Optimization of time-dependent routing problems considering dynamic paths and fuel consumption
|Advisor:||Renaud, Jacques; Coelho, Leandro C.|
|Abstract:||In recent years, freight transportation has evolved into a multi-faceted logistics challenge. The immense volume of freight has considerably increased the flow of commodities in all transport modes. Despite the vital role of freight transportation in the economic development, it also negatively impacts both the environment and human health. At the local and regional areas, a significant portion of goods delivery is transported by trucks, which emit a large amount of pollutants. Road freight transportation is a major contributor to greenhouse gas (GHG) emissions and to fuel consumption. To reduce the significant impact of freight transportation emissions on environment, new alternative planning and coordination strategies directly related to routing and scheduling operations are required at the operational, environmental and temporal dimensions. In large urban areas, trucks must travel at the speed imposed by traffic, and congestion events have major adverse consequences on speed level, travel time and GHG emissions particularly at certain periods of day. This variability in speed over time has a significant impact on routing and scheduling. From a broader perspective, our research addresses Time-Dependent Distribution Problems (TDDPs) considering dynamic paths and GHG emissions. Considering that vehicle speeds vary according to time-dependent congestion, the goal is to minimize the total travel cost function incorporating driver and GHG emissions costs while respecting capacity constraints and service time restrictions. Further, geographical and traffic information can be used to construct a multigraph modeling path flexibility on large road networks, as an extension to the classical customers network. The underlying physical sub-network between each pair of customers for each shipment is explicitly considered to find connecting road paths. Path selection decisions complement routing ones, impacting the overall cost, GHG emissions, the travel time between nodes, and thus the set of a feasible time-dependent least cost paths. While the search space increases, solving TDDPs considering dynamic paths and time-varying speeds may provide a new scope for enhancing the effectiveness of route plans. One way to reduce emissions is to consider congestion and being able to route traffic around it. Accounting for and avoiding congested paths is possible as the required traffic data is available and, at the same time, has a great potential for both energy and cost savings. Hence, we perform a large empirical analysis of historical traffic and shipping data. Therefore, we introduce the Time-dependent Quickest Path Problem with Emission Minimization, in which the objective function comprises GHG emissions, driver and congestion costs. Travel costs are impacted by traffic due to changing congestion levels depending on the time of the day, vehicle types and carried load. We also develop time-dependent lower and upper bounds, which are both accurate and fast to compute. Computational experiments are performed on real-life instances that incorporate the variation of traffic throughout the day. We then study the quality of obtained paths considering time-varying speeds over the one based only on fixed speeds... Keywords : Time-dependent routing; time-dependent quickest paths; traffic congestion; road network; heuristic; greenhouse gas emissions; emission models; supervised learning.|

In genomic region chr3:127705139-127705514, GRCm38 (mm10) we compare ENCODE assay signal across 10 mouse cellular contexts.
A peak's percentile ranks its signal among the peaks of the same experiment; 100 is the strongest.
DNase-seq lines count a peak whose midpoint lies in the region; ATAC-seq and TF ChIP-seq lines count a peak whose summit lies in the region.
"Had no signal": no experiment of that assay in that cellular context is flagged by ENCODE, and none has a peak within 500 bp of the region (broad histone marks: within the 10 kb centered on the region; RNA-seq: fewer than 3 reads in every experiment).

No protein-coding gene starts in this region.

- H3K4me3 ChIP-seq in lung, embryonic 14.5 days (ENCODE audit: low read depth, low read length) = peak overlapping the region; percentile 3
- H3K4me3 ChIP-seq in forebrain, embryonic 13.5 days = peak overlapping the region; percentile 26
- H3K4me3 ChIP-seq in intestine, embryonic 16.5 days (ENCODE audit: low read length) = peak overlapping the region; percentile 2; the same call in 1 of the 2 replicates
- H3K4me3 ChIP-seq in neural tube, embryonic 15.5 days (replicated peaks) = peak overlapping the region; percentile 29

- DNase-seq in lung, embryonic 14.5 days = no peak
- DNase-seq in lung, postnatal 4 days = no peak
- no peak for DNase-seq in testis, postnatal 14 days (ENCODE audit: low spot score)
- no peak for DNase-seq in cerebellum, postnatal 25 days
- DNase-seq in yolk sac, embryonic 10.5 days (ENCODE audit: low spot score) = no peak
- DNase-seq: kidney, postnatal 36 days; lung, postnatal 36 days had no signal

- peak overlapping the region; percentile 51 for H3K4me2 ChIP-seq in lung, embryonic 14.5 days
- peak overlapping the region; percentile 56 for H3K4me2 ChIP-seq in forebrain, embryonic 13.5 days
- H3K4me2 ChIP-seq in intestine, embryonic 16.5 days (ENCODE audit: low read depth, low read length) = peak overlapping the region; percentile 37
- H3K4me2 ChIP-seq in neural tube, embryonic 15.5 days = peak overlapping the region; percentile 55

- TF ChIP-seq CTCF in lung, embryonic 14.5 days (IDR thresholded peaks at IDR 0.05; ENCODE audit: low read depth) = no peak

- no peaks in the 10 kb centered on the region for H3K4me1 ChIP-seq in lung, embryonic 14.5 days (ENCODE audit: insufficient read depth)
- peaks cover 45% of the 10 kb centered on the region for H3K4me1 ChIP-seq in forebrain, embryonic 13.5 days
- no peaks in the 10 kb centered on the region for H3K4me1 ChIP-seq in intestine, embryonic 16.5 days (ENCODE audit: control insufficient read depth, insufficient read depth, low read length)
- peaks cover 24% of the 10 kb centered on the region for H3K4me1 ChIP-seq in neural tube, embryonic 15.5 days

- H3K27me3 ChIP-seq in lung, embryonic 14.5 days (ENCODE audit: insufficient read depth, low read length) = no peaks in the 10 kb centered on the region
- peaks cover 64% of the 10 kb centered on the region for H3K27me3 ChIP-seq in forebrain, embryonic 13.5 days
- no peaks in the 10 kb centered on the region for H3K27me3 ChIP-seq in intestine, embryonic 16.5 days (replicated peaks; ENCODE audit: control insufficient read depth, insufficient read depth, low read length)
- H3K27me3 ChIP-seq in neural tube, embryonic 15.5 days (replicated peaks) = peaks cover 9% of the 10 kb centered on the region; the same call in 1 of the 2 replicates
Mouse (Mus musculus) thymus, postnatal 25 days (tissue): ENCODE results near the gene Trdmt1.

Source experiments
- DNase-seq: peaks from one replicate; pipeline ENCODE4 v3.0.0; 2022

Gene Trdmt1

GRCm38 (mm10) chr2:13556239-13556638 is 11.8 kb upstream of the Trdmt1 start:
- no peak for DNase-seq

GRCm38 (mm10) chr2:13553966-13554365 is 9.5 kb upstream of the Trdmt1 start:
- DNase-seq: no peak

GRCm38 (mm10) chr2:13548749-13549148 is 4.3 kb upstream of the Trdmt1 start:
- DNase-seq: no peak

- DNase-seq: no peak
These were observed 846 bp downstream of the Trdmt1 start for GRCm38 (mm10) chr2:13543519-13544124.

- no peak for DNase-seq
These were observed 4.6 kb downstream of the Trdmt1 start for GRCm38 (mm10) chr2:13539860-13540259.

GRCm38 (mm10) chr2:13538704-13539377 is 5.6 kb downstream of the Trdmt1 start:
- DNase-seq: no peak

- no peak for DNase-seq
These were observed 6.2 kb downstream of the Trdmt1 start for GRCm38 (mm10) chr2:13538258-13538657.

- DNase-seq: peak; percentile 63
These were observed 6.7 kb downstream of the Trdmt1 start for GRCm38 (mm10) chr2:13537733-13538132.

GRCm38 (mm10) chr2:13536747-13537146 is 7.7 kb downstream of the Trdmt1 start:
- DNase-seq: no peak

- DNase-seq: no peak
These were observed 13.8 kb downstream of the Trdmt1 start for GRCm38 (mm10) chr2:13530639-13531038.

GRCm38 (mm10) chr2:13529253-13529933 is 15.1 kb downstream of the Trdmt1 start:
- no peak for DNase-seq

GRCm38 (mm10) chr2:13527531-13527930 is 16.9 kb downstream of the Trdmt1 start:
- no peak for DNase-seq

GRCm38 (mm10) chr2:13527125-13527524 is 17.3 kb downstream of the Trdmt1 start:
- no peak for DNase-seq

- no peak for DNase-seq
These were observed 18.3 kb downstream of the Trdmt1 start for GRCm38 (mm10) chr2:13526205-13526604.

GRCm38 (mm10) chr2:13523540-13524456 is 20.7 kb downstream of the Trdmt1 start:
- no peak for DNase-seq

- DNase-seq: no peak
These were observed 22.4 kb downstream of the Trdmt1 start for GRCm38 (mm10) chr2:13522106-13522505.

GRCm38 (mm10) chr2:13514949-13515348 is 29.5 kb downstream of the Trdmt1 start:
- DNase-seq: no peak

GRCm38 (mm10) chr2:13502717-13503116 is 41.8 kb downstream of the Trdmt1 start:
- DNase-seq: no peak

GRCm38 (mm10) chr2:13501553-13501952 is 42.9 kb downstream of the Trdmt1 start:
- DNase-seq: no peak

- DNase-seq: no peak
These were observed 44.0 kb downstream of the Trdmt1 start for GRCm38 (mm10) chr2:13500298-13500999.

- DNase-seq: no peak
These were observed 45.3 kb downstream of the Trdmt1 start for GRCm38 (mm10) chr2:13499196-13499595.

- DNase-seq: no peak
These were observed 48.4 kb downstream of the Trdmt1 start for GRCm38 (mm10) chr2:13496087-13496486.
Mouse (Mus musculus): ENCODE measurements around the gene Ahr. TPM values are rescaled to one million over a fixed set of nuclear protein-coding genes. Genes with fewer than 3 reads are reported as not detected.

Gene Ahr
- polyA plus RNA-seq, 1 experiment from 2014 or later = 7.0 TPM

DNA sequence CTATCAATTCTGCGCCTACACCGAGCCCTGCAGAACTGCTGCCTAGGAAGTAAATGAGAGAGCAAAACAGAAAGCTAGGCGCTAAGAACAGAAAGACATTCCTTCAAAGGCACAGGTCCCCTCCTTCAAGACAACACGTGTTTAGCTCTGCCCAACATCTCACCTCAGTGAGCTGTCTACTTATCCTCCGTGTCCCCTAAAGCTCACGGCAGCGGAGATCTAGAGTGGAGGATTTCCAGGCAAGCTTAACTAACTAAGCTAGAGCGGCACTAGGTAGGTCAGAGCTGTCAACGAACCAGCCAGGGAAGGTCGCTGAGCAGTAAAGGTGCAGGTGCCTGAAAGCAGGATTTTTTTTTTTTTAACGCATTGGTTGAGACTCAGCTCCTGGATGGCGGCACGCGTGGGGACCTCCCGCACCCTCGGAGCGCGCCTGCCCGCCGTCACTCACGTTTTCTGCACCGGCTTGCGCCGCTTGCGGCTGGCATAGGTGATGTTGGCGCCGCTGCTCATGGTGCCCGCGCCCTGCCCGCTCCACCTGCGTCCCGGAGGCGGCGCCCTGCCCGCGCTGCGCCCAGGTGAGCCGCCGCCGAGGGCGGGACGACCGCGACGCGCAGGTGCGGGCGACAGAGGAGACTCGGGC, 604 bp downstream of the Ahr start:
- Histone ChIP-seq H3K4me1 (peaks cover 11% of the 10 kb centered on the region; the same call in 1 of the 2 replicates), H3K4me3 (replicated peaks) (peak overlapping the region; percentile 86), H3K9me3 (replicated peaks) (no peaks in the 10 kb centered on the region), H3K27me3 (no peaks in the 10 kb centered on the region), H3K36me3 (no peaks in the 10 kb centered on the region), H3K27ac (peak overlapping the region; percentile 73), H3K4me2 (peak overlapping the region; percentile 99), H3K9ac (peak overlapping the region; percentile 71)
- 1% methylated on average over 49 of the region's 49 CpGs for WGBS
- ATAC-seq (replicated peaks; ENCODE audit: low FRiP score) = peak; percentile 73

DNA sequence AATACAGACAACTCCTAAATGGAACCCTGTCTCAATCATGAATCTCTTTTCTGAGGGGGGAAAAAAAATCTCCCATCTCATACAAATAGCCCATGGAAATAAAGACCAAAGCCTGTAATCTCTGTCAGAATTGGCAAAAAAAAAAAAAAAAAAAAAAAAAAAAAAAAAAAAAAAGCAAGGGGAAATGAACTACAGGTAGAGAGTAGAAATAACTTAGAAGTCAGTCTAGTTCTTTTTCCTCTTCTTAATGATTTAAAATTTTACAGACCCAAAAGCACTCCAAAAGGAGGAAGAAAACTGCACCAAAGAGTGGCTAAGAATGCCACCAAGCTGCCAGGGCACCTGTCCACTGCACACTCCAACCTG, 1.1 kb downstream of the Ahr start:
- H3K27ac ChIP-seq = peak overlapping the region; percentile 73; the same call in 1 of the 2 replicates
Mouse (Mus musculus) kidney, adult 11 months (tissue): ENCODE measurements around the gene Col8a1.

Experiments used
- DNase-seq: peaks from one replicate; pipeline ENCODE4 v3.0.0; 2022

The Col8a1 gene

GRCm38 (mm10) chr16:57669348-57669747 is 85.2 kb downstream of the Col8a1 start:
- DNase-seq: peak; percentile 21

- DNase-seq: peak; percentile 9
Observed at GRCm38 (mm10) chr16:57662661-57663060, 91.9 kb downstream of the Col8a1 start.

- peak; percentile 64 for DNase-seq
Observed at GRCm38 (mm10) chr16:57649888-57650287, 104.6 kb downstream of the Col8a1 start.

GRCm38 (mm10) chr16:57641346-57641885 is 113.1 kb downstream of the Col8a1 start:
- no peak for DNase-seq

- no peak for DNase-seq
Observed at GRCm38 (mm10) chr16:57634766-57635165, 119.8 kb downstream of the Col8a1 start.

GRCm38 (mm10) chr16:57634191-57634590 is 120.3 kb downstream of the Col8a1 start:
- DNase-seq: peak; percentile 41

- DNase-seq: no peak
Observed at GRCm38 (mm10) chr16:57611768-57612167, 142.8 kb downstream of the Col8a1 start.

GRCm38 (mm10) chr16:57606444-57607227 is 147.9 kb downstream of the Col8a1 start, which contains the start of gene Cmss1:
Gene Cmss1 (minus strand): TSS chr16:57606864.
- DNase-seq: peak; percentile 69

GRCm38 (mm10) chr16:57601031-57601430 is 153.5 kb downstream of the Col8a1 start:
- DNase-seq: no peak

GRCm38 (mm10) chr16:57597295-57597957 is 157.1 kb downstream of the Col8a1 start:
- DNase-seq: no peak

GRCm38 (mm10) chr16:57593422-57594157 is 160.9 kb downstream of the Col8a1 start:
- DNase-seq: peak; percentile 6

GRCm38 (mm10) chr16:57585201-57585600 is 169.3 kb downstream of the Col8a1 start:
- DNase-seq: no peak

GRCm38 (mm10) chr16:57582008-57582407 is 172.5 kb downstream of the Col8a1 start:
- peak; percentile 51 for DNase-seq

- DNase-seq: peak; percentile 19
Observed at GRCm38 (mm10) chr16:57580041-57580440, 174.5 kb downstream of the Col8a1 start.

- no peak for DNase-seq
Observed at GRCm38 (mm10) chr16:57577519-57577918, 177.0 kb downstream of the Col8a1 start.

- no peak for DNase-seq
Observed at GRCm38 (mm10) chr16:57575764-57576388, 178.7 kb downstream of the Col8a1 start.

|Document Type:||Thèse de doctorat|
|Open Access Date:||5 December 2018|
|Collection:||Thèses et mémoires|
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